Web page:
Dying Without A Home by zhangyun

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									Homeless-Specific
Advance Directives
          Adapted by Dawn Petroskas
                   & Nancy Ulvestad
      John Song, Edward Ratner, Dianne Bartels,
                      Melanie Wall, Lillian Gelberg
     University of Minnesota ~ Center for Bioethics


National Healthcare for the Homeless
                  Conference ~ 2009
Today
   General Overview of Death & Dying and End-
    of-Life Care Among Homeless Populations
   Research at the University of Minnesota -
    Center for Bioethics
   Homeless Specific Advance Directives
   Questions/Sharing Stories or Resources
Death & Dying of Homeless
Populations



   How often does death occur in
    populations suffering from
    homelessness?
Death & Dying of Homeless
Populations

   Standard Mortality Ratios (SMR):

       Number/ratio of deaths in general population
        compared to number/ratio of deaths in homeless
        population

       Adjusted for age
Death & Dying of Homeless
Populations
   Standard Mortality Ratios (SMR):

    o   SMR of 1 = Homeless have the same risk of dying
        as the general population
    o   SMR > 1 = Homeless have a higher risk of dying
    o   SMR < 1 = Homeless have a lower risk of dying
Death & Dying of Homeless
Populations
    Philadelphia                   Copenhagen
        SMR = 3.5                      SMR (men) = 2.8
                                        SMR (women) = 5.6
    New York                       Stockholm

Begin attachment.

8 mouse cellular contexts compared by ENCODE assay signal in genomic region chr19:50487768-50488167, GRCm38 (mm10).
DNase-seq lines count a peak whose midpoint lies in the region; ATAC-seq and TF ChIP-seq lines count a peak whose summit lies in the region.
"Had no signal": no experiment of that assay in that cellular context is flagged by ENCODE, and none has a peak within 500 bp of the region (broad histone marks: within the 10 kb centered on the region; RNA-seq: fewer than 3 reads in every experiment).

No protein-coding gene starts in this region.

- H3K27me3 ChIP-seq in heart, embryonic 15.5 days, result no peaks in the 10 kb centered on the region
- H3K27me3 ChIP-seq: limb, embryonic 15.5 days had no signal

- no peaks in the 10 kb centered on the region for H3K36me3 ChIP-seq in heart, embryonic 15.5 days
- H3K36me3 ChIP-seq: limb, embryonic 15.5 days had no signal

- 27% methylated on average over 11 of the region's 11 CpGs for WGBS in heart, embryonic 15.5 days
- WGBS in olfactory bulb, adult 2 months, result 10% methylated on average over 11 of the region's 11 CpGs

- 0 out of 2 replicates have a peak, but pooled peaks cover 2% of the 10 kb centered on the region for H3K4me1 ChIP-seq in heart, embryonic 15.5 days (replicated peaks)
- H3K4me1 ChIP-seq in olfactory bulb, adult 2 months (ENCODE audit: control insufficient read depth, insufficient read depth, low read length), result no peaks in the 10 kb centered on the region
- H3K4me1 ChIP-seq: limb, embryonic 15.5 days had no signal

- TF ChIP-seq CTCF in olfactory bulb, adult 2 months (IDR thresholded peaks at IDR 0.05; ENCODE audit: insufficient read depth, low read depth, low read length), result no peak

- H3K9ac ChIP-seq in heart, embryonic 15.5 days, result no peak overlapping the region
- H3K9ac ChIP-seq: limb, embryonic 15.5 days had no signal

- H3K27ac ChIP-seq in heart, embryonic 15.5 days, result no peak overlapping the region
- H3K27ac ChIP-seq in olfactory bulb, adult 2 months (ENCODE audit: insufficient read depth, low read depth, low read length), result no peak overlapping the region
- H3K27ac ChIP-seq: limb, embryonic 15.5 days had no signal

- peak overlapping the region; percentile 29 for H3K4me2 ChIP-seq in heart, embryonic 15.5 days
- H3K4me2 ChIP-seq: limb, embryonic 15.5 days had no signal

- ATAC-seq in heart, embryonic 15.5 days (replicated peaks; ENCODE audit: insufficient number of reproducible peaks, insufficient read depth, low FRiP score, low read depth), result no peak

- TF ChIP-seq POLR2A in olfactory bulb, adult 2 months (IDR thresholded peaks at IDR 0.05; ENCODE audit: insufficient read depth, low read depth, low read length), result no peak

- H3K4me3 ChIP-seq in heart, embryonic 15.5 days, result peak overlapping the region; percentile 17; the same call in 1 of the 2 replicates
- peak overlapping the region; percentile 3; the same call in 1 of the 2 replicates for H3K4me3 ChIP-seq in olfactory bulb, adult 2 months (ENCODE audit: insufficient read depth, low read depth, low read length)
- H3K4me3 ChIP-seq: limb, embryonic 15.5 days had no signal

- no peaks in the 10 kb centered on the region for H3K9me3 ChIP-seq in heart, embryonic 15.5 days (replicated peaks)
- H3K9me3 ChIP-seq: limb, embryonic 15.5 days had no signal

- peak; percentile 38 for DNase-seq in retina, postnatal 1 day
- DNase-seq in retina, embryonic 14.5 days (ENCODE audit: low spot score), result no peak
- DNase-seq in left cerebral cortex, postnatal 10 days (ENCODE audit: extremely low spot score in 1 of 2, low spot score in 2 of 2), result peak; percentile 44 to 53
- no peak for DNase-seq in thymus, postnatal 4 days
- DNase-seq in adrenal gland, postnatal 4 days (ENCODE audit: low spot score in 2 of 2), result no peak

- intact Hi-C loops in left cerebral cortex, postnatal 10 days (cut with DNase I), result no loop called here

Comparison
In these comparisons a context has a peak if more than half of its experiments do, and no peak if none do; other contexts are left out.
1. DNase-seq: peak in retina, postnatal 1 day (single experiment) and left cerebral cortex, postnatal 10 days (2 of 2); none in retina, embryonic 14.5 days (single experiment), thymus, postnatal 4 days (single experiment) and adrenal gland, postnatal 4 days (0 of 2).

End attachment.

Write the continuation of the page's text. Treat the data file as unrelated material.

   SMR = 4                        SMR (men) = 4

    Toronto                        Montreal
        SMR (women) = 10               SMR (street youth
                                         ages 14-25) = 11.4



                            (Hibbs; Barrow; Cheung; O’Connell; Roy)
Death & Dying of Homeless
Populations



   How old are people who are
    homeless when they die?
Death & Dying of Homeless
Populations

   U.S. Life Expectancy in 1900 - 47.3 years
   U.S. Life Expectancy today - 77.8 years
   Average Age of Death in Homeless Cohorts
       Atlanta - 44 years
       San Francisco - 41 years
       Boston/Seattle - 47 years
       Philadelphia - 34 years




                                    (CDC; Rousseau, King County Health)
Death & Dying of Homeless
Populations

   The mortality rate is 3-4 times greater in
    homeless populations

   Homeless populations experience premature
    mortality

   Average age of death 42-52 years



                                     (O’Connell, 2005)
Homeless End-of-Life Care



 What  does end-of-life care look
 like for people without a home?